VICTORVILLE • St. Joseph Health, St. Mary broke ground on its Victorville hospital Tuesday that’s expected to add 128 hospital beds — and the first trauma center in the High Desert.
“I would suggest to you that building a hospital this size and all of the other things that we have planned for this Oasis campus, at a time of economic downturn throughout the country, doesn’t make a lot of sense from the financial perspective,” Alan Garrett, president and CEO of St. Mary, told local dignitaries and employees gathered at an open desert field. “It makes perfect sense from the mission perspective.”
The new hospital, equal to the size of about four football fields, is scheduled to be completed in 2016. St. Mary purchased a 98-acre property along Amargosa Road between Bear Valley Road and Main Street to build a campus, which St. Mary is trying to turn into a health and wellness “oasis.”
“It will not only provide jobs but it will provide greater access to care especially for those residents that are living on the west side of the I-15 freeway,” Victorville Mayor Ryan McEachron said. “This is where the growth of Victorville will occur in the future as it occurred over the last decade.”
Three out of four patients St. Mary gets at its Apple Valley hospital come from Victorville and Hesperia, Garrett said.
“I live in Pinon Hills so I think the new hospital will be so much closer for my family,” Gail Entriken posted on the Daily Press website. “It brings peace to my mind knowing a hospital will be closer.”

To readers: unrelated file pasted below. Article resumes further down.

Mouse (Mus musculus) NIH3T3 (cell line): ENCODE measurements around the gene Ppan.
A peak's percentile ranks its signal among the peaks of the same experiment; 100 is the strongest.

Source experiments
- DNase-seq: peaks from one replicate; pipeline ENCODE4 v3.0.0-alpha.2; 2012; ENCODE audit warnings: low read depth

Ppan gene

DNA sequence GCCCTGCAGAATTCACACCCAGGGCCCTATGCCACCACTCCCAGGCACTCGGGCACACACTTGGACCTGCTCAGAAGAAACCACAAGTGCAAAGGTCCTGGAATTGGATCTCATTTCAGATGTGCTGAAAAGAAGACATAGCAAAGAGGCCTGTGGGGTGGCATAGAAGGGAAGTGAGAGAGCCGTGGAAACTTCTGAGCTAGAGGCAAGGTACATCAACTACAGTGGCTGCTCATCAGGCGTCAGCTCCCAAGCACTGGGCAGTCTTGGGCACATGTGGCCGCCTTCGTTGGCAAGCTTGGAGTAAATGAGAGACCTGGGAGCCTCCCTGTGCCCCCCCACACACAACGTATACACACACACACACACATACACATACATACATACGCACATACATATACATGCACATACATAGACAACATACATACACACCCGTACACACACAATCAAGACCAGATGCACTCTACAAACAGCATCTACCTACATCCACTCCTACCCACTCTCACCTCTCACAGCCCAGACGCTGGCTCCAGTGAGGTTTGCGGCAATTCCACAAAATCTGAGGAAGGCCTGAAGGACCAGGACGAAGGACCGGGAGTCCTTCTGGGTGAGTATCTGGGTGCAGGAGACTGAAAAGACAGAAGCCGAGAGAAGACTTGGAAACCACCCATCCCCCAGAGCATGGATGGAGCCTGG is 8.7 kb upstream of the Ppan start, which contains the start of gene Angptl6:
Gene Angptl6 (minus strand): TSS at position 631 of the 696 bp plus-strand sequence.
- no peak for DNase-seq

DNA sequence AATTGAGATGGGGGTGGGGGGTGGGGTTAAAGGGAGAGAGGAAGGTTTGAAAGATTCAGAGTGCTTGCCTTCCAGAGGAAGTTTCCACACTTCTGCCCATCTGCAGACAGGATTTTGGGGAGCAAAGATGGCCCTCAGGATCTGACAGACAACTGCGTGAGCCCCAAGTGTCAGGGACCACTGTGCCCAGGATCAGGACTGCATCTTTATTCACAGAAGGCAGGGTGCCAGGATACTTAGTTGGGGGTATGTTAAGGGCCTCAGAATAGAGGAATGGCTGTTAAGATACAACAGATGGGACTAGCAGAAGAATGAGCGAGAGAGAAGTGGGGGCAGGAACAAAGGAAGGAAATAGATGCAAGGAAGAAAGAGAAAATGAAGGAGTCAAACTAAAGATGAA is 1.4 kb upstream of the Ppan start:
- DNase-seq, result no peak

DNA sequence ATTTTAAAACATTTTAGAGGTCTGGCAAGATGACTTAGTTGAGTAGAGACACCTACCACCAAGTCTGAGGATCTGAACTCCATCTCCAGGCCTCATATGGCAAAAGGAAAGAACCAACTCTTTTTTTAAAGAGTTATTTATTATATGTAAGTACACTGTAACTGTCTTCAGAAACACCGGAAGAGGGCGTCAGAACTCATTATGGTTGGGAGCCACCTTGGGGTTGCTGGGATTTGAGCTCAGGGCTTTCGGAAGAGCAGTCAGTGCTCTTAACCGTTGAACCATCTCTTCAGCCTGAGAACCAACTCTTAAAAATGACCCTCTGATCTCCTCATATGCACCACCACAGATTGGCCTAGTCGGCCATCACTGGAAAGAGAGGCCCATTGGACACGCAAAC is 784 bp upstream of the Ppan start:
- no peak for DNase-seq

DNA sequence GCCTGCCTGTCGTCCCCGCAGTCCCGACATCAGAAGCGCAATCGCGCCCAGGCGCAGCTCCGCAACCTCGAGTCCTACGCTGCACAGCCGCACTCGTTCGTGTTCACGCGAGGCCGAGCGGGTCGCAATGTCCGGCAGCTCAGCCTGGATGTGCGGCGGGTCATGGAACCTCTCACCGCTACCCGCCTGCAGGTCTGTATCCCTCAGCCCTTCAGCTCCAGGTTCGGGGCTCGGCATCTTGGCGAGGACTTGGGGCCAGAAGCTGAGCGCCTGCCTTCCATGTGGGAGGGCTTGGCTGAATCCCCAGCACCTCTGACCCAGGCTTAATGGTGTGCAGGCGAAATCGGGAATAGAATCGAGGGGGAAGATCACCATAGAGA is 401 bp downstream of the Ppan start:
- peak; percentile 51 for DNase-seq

Administrators at St. Mary came up with the idea of building a new hospital in 2005 when they were assessing local health care conditions, Garrett said.
While hundreds of thousands of people migrated to the Victor Valley seeking affordable housing, the desert community didn’t have enough hospitals to serve them. One third of local residents traveled out of the area to see doctors at the time, according to St. Mary.
“At that point, we began the process of thinking, ‘How do we address that?’ ” Garrett said.
The new hospital is expected to become a trauma center equipped to provide emergency medical services to patients suffering traumatic injuries. Between 440 and 480 trauma patients get transported to Loma Linda University Medical Center or Arrowhead Regional Medical Center every year from the High Desert, Garrett said.
The High Desert is located in the longest stretch without a trauma center in the contiguous United States, Garrett said.
After building new medical facilities and infrastructure, St. Mary plans to start adding wellness facilities and retail space on the campus.
John Husing, chief economist for the Inland Empire Economic Partnership, told the crowd Tuesday about the economic impact of the $261 million Oasis project.
Construction accounts for half of the jobs lost in the Inland Empire during the recession, Husing said, and the Oasis project is expected to create 1,235 construction jobs over four years. St. Mary hired seven local contractors for the project, according to McEachron.
“A major project like this, one of the few hospitals built in California, is hugely important to that particular part of our economy and to the High Desert,” Husing said.http://www.vvdailypress.com/articles/victorville-36781-mary-breaks.html